Trends in the aquarium trade have an effect on more than just aquarium hobbyists -- they can affect the whole world.
If you are an experienced aquarium hobbyist, perhaps you have noticed changes in trends yourself over the years. These trends may relate to decorations for the aquarium, popular species of fish or even size and style of the aquarium itself. These trends have an effect on how you design and maintain your aquarium at home, but the effect may be much larger than you realize. Not only do trends in the aquarium trade affect aquarium hobbyists, they also affect the people all over the world who make a living off the aquarium trade. These trends also have an effect on the environment, particularly in regard to conservation and harvesting of fish and corals. In this article you will learn a little bit about how trends in the aquarium hobby reach far beyond affecting just aquarium enthusiasts like yourself.
Aquarium Trade Statistics
The aquarium hobby has a large impact on global trade, not just in terms of fish. Trade for the aquarium hobby includes corals, invertebrates, live rock and even substrate like sand. A paper published in the Journal of Conservation Letters for the aquarium hobby remarked that trade in coral reef animals was steadily increasing by about 8% per year between 1990 and the mid-2000s. Now however, it has been decreasing by about 9% per year. Over 40 different countries participate in providing aquarium stock to hobbyists and it is estimated that 50 million coral reef animals (including fish, corals and invertebrates) are sold to 2 million hobbyists around the world each year. While the United States is a leading destination for these products, the Philippines and Indonesia account for almost 85% of total trade volume.
Harsh Realities of the Trade
Countries like the Philippines and Indonesia have long benefited from the marine aquarium trade, but few studies have been conducted to assess the actual number of imports made into the US each year. Between 2004 and 2005, Dr. Rhyne and a team of students conducted a study regarding the export of marine fish into the United States. Invoices provided by the National Oceanic and Atmospheric Administration as well as the Fish and Wildlife Service indicated that over 1,800 different species from 125 families of fish were imported during that year. Estimates from government import forms, however, varied from these numbers – estimates were much lower, about 1,470 species from only 50 families. The total number of imports was estimated at 15 million while the real number was only about 11 million.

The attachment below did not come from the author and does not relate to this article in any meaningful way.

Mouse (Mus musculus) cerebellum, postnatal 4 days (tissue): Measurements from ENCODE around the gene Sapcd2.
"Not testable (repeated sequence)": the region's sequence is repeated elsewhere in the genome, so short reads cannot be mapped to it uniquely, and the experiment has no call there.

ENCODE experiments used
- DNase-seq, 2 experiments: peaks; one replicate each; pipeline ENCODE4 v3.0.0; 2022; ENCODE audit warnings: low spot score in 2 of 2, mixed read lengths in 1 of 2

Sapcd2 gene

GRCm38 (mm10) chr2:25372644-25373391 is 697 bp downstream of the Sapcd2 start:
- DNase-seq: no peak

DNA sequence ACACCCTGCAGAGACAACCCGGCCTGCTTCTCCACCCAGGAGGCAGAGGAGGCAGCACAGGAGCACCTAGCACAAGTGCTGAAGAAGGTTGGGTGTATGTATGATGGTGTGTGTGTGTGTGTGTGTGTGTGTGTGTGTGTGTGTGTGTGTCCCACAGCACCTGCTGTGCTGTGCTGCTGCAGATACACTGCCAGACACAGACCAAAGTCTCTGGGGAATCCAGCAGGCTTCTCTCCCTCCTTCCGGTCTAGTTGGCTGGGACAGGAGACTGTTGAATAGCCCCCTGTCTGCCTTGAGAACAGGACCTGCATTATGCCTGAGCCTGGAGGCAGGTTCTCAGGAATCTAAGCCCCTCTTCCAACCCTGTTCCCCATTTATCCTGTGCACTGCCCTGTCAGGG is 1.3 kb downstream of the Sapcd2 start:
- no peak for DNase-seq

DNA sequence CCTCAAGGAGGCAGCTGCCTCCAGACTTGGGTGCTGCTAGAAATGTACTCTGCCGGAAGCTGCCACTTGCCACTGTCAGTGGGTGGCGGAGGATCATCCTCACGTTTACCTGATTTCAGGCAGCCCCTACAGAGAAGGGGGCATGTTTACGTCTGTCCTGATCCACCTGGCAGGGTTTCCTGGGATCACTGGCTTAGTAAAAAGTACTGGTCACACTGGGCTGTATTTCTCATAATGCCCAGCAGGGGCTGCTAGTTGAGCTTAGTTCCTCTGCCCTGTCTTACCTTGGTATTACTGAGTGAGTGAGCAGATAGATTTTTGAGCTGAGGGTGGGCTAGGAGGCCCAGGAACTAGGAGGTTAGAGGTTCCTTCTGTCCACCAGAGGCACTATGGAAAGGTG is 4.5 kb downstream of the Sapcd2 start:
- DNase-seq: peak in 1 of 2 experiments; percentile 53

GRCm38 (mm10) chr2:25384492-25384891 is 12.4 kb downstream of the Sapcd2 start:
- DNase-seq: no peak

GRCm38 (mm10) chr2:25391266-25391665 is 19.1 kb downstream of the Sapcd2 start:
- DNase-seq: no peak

These statistics go to show how poorly the import of marine fish is monitored and assessed. While many companies provide accurate records, many see no reason to do so because there are no regulations. This lack of regulations affects far more than just import statistics, however – it also affects the fish themselves. If there is such little regulation in terms of reporting the import of marine fish, what can be said for the import processes themselves? Poor handling practices, long supply chains and exposure to extreme conditions results in the death of countless fish each year. With so little regulation in place, there is nothing to stop these numbers from growing.
Sustainability and Controversy
There have been many stories and reports made of fish suppliers using questionable or even destructive collection practices. Some companies go so far as to use cyanide in their collection, a practice which can do severe damage to natural reef habitats. While most Caribbean countries have established marine protected areas where fishing is not allowed, some countries like Haiti have no restrictions in place at all. During 2003, a non-profit organization called Reef Check evaluated Haiti’s coral reefs and reported that they were some of the most overfished reefs in the world. These reefs, which were once travel destinations for scuba divers around the world, have been greatly affected by the aquarium trade – not in a good way.
Activist groups have been protesting destructive collection practices for years In fact, activists in Hawaii have attempted to have the aquarium trade banned from the state entirely through lawsuits and legislation. The Sea Shepherd Conservation Society launched a new campaign designed to end the aquarium trade in Hawaii – the society also hopes to eventually end the trade around the world. As of now, however, the aquarium trade is still going strong.
As an aquarium hobbyist yourself, you should be aware of your own impact on the world around you. Many industry representatives and scientists have spent years exploring sustainable practices to make the aquarium trade more eco-friendly. These efforts involve things like raising fish and coral in dedicated facilities for aquaculture and developments of safer collection practices. If you want to continue to enjoy the aquarium hobby safely and for as long as possible, consider looking into some of these practices yourself.
A recent paper published by the Conservation Research Group and the IUCN shows that more than 30 threatened species endemic to India are still being regularly exported, despite their conservation status.